By Hand or with a Machine?
The question of whether to sew mitered corners with a sewing machine or by hand is a matter of personal preference, with many sewers choosing the former and many others choosing the latter. Certainly, it will be much faster if you sew it with a machine, but it’s totally up to you.
Regardless of which one you choose, the actual sewing part isn’t that time-consuming, so when all is said and done, it really doesn’t matter if you’re sewing the corner by hand or with a machine.
Most of your effort is going to be spent in measuring, folding, marking, and ironing the fabric. In reality, making mitered corners is neither difficult nor time-consuming, but it does take practice.
Regardless of which option you choose, you don’t have to use any fancy stitches to make the mitered corner work. In fact, a simple straight stitch usually works better than a fancy stitch, so you won’t have to learn any new skills to make these corners.
Other Ways to Make Mitered Corners
You can also do a mitered corner by folding the fabric over two times just like in the description above, then folding the corner inside of the piece of fabric next. You can then sew lines at the bottom of the hem and fold the top corners together.
There is also a method of making no fail mitered corners that involves using bias tape, but most people consider this method a little more complicated than the other ones. Along with this method, there is yet another one that involves using a border to ensure the corners are all straight and neat.
While each method is a bit different than the others, mitered corners offer a lot of advantages besides simply leaving the corners a little less bulky, and these include:
- Much less sloppiness and mess in the corners.
- A much more attractive overall look.
- It reduces the number of layers you have to work with afterward.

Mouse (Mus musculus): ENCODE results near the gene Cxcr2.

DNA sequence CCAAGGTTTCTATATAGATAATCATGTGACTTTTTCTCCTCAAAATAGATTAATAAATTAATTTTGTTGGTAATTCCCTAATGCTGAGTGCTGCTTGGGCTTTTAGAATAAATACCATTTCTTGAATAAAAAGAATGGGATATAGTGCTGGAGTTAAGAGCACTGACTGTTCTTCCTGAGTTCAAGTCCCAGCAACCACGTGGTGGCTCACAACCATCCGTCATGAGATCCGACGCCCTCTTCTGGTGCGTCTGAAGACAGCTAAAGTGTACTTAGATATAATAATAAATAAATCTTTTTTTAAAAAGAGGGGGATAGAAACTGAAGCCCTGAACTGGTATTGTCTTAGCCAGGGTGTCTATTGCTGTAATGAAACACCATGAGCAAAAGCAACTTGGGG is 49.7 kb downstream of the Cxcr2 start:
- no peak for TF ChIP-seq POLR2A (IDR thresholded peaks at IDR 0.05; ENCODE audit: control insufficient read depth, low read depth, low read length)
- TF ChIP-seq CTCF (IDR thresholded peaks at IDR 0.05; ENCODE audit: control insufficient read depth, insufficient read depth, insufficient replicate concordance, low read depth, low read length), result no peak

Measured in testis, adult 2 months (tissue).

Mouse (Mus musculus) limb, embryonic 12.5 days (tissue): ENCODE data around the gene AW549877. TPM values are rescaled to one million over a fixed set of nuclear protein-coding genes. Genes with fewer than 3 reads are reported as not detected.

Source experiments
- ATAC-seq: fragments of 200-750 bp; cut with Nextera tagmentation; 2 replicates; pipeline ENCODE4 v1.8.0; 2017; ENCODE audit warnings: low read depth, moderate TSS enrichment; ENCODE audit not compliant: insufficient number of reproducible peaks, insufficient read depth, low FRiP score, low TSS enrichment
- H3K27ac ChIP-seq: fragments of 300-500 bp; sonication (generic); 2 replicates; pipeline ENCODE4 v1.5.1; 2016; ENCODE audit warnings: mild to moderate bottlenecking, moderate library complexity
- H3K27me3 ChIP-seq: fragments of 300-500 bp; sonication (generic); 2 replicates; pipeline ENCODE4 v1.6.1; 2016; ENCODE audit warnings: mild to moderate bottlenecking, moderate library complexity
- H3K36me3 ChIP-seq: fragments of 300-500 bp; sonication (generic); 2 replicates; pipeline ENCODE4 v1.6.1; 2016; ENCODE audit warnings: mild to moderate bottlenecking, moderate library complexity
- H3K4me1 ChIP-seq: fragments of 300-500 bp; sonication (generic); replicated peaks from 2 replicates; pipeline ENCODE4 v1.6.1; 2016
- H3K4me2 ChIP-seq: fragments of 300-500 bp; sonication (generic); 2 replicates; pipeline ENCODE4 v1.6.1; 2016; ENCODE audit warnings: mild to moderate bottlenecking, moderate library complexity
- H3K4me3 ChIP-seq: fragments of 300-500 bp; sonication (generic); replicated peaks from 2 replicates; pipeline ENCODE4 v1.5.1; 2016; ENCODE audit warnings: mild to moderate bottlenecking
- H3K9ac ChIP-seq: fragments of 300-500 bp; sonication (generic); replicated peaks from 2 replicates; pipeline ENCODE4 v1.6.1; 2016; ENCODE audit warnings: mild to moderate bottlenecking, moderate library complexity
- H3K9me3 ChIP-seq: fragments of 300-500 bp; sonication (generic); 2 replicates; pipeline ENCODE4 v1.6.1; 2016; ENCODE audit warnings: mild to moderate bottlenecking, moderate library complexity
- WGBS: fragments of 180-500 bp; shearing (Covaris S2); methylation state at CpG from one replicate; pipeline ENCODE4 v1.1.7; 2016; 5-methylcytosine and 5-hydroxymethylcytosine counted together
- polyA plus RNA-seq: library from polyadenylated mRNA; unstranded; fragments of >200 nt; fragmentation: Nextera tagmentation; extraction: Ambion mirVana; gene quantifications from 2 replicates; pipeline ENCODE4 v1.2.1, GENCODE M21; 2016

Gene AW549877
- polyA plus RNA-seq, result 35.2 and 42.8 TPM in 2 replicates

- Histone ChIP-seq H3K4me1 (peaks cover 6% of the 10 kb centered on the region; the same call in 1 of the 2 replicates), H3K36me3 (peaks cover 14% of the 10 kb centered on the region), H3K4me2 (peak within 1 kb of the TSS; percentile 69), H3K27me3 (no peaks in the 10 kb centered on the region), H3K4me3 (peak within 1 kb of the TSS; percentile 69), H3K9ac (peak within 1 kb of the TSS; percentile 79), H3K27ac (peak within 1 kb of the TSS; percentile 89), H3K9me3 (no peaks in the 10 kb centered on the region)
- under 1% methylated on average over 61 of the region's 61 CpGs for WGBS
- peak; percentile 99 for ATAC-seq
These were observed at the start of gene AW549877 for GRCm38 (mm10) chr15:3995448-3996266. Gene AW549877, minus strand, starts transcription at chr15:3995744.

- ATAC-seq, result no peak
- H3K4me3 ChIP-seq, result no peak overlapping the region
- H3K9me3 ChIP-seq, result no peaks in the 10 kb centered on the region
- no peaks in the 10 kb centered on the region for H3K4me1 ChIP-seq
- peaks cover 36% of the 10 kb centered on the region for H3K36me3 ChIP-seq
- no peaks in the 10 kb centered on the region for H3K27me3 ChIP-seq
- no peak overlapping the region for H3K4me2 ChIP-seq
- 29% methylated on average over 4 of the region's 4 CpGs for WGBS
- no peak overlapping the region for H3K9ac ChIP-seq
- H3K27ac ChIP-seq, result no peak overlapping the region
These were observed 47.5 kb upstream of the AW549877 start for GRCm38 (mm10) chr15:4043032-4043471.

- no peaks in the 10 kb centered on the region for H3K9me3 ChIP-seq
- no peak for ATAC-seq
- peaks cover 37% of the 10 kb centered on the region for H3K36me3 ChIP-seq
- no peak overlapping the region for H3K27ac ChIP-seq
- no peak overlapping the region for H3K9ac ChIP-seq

- It’s a very neat, streamlined option.
- If you use a serge, even more layers of fabric can be eliminated.
If you were to make imaginary lines where the fabric is folded, you’d see a vertical line, a horizontal line, and a big “X,” with the vertical and horizontal lines being where the fabric edges end up and the X indicating a miter seam line (which reaches from one fold to the other) and a meter fold line (which starts in the corner of the fabric and goes out from there).
It does sound confusing, but once you start working with the fabric and get it all laid out, then read the descriptions of what to do next, you’ll quickly understand and get an “a-ha” moment so you can realize how simple it really is.
Like any other sewing skill, it’s good to practice on scrap fabric first so you can mess up and not get stressed about it. After that, the task only gets easier. Another option is to try using a mitered binding tool which can be great for sewing or quilting.
No fail mitered corners are simple as long as you follow a few simple rules, and in reality, if you mess up the first time, all you have to do is try again. Once you get the hang of it and realize exactly what you’re supposed to be doing and why, it starts to make sense and gets much less complicated.
This is also a great skill to have because making blankets, shawls, and napkins is more common than most people think, and mitered corners beat sloppy corners any day of the week.